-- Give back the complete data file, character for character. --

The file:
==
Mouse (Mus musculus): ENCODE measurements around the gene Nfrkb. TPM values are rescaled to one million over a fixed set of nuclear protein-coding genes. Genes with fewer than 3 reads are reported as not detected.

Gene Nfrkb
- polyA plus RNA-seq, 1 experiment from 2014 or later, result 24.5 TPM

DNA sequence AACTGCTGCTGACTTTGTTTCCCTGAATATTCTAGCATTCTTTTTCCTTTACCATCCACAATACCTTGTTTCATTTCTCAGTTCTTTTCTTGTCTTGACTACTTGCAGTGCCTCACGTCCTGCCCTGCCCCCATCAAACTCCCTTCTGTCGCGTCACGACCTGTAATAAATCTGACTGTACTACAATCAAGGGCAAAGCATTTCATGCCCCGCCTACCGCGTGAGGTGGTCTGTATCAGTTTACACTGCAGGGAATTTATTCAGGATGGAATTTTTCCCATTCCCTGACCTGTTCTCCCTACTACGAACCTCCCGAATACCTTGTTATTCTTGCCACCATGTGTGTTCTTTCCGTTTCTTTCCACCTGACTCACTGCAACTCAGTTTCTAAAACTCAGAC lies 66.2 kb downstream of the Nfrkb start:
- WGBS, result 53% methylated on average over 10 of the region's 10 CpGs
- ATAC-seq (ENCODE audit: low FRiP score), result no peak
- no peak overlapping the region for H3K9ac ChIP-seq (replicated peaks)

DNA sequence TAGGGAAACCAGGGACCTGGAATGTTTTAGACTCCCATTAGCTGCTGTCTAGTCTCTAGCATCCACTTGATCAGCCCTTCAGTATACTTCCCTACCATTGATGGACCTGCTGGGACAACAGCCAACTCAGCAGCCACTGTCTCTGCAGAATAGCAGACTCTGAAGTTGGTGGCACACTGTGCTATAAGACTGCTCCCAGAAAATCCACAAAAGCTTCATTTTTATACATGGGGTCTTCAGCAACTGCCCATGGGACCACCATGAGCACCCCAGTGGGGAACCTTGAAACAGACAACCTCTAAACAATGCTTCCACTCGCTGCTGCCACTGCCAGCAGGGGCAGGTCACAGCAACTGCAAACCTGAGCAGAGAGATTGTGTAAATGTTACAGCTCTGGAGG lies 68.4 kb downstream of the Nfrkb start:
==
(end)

Mouse (Mus musculus): ENCODE measurements around the gene Nfrkb. TPM values are rescaled to one million over a fixed set of nuclear protein-coding genes. Genes with fewer than 3 reads are reported as not detected.

Gene Nfrkb
- polyA plus RNA-seq, 1 experiment from 2014 or later, result 24.5 TPM

DNA sequence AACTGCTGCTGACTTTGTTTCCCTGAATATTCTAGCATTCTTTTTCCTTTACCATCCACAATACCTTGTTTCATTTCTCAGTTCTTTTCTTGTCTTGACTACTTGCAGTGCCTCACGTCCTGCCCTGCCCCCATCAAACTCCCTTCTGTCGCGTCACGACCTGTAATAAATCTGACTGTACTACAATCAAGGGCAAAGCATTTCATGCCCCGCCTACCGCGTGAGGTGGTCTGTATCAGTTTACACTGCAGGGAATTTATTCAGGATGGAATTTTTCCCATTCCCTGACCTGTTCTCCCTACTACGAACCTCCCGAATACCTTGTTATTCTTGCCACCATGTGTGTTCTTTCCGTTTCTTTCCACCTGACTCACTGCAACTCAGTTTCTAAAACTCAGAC lies 66.2 kb downstream of the Nfrkb start:
- WGBS, result 53% methylated on average over 10 of the region's 10 CpGs
- ATAC-seq (ENCODE audit: low FRiP score), result no peak
- no peak overlapping the region for H3K9ac ChIP-seq (replicated peaks)

DNA sequence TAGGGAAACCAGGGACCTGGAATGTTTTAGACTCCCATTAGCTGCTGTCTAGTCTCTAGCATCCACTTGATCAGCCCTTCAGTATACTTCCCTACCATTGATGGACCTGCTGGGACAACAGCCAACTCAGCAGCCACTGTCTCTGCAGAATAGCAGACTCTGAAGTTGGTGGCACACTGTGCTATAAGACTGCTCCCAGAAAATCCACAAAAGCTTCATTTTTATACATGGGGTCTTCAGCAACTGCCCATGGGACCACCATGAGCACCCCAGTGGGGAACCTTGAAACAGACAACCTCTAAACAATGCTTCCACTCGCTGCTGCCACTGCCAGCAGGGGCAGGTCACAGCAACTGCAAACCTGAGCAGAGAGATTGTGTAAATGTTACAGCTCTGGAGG lies 68.4 kb downstream of the Nfrkb start: